While she may not be in office yet, a probable Iraq policy under a President Clinton isn't hard to determine either. When we examine her own memoirs and public statements in favor of intervention in Kosovo, Iraq, Libya, and Syria, it become readily apparent that a President Hillary Clinton's Iraq policy would be three pronged. First, the military gains of ISIL would be rapidly blunted and reversed to prevent further deployment of Shi'a militias and subsequent self-reinforcing sectarian bloodshed. Second, a free and independent Kurdistan would be recognized and supported by the United States. Third, Iraqi politicians would be persuaded (read: pressured) to form an inclusive government that includes stakeholders from all major constituencies -- Shi'a, Sunni, and Kurdish -- to reinstate basic governance and split non-jihadi Sunni groups away from the insurgency. Concurrently, the U.S. Agency for International Development and nongovernmental organizations would expand its efforts from Jordan and Turkey deeper still into Iraq and Syria. Under Secretary of State Hillary Clinton, the Department of State and USAID increased, by several orders of magnitude, their ability to deliver aid to war-torn and famine-ridden areas. Iraq is plagued not just by unrest but by sectarian strife exacerbated by the humanitarian situation. It will require years of American leadership and an attentive Department of State -- an executive branch department I would gather she knows a little bit about.
In exchange for Iraqis forming an at-least-partially representative government, the U.S. could leverage American political capital in the provincial elections in 2017. Concurrently, the administration would seek a status of forces agreement with the Kurds out to at least 2050. In exchange for the economic stimulus provided by the SOFA, construction could begin on new but austere bases in Iraqi Kurdistan.
Treated abysmally by the West since the demise of the Ottoman Empire, the Kurds were made a promise in 1920 of statehood that was later annulled. By a future Clinton administration, America will have closed a circle: The Kurds will have the makings of an autonomous state and, with Kirkuk, the resources to fund and maintain it. If the Kurds ask for American recognition of an independent state, they should have it. After all, America's real friends are in Erbil. It's a monumental lift, to be sure. But with cachet and the right personality, the diplomatic assurances necessary for its success can be secured.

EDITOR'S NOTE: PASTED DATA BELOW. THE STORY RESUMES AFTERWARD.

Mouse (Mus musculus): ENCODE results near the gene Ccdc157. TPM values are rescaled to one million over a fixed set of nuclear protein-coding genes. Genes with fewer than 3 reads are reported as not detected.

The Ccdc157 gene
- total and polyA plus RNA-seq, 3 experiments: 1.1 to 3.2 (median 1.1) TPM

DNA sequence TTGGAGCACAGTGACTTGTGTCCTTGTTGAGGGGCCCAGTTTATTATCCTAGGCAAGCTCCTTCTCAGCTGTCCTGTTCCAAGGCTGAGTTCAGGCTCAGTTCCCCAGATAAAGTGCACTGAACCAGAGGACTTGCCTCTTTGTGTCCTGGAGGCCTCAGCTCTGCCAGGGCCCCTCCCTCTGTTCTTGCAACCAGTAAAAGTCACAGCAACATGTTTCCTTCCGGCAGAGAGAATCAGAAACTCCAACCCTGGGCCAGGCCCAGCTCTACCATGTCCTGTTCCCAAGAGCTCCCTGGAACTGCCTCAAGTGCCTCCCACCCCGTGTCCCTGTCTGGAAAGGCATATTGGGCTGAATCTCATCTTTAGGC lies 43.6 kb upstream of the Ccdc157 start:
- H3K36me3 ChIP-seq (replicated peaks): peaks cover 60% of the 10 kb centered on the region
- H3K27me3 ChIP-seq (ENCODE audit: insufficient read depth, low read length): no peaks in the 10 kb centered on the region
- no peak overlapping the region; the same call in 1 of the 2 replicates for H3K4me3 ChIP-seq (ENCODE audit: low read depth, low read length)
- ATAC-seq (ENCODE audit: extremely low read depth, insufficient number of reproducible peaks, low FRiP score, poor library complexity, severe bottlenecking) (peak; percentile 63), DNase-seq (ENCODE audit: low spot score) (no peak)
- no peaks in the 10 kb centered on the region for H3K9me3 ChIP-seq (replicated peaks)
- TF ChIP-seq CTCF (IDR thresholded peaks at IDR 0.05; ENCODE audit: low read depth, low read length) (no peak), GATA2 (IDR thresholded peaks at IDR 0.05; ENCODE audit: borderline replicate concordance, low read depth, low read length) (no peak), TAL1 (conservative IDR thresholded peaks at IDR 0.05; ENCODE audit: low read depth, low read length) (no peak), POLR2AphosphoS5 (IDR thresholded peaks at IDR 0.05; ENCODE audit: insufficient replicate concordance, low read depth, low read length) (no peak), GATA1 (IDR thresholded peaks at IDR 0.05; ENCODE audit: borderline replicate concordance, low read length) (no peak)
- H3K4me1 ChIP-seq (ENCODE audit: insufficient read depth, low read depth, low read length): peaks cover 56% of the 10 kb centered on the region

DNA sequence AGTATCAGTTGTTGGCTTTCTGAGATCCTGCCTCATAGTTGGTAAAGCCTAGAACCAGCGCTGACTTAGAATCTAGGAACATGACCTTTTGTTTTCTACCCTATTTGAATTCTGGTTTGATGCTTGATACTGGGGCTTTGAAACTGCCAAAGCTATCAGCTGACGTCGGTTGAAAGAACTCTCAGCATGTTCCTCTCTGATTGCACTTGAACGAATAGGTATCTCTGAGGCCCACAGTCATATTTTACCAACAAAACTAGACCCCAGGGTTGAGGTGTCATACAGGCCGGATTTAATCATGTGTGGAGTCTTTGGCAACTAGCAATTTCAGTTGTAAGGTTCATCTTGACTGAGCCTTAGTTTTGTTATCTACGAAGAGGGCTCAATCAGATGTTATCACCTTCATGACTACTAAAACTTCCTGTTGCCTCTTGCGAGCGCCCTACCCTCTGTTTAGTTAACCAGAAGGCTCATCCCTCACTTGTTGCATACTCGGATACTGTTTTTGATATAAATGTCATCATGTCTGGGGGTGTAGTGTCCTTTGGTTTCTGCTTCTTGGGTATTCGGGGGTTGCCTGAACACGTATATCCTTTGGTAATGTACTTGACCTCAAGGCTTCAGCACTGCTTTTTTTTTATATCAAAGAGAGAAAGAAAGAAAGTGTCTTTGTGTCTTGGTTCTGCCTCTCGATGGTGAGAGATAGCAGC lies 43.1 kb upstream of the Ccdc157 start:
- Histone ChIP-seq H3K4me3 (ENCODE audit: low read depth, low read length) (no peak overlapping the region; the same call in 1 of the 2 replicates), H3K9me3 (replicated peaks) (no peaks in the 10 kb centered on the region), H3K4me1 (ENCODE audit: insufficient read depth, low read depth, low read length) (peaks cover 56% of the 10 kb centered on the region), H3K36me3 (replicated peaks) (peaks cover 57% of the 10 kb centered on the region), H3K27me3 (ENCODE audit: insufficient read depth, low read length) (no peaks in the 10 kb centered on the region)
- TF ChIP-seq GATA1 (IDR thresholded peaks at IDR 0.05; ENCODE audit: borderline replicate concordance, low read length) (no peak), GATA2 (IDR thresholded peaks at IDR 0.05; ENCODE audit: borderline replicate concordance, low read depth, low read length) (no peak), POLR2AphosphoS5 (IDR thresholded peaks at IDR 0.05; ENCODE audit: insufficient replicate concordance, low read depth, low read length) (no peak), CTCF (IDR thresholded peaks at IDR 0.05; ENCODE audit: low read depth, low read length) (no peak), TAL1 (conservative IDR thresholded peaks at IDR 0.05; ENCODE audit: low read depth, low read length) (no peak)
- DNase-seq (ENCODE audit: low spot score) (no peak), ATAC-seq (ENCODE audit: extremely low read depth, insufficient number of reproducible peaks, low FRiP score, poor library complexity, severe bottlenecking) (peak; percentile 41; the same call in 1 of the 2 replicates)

Secretary of State Sandy Berger, anyone?
In the 21st century, the enemy is not a state. This will necessitate the use of diplomatic prowess and covert action in concert with overt military force. In an urban environment inland or along the coast, it is incredibly difficult for an opposing force to distinguish enemy combatants from noncombatants. Instead, because the insurgent weaves itself into the fabric of the population and society, future adversaries become almost undetectable. Enemy combatants of the near future will not be soldiers of the state, and therefore it will be difficult if not impossible to seek an Authorization for Use of Military Force. Authorization for what? And, more poignantly, against whom? The language would be outdated in a week. The enemy is the population. "They are everywhere, yet they are nowhere," as the intellectual godfather of modern counterinsurgency, David Galula, once famously observed, and it will take a population-centric clandestine service -- which the United States does not currently possess -- to combat this. Masked and without a uniform of an armed service, the enemy of the future is impossible to fight with the doctrine of the past. Secretary Powell's views have long since fallen from favor in Washington and, to a certain extent, the financial and intellectual capitals of London and New York. The success of the Osama bin Laden raid and the toppling of Gaddafi solidified her views as Secretary and will undoubtedly shape her views as President.
Have we begun to see the contours of a Hillary Doctrine emerge over the past few months? Only time -- and the presidency -- will tell.
This post was co-authored with Megan Anderson, an astute observer of international affairs. Follow her on Twitter.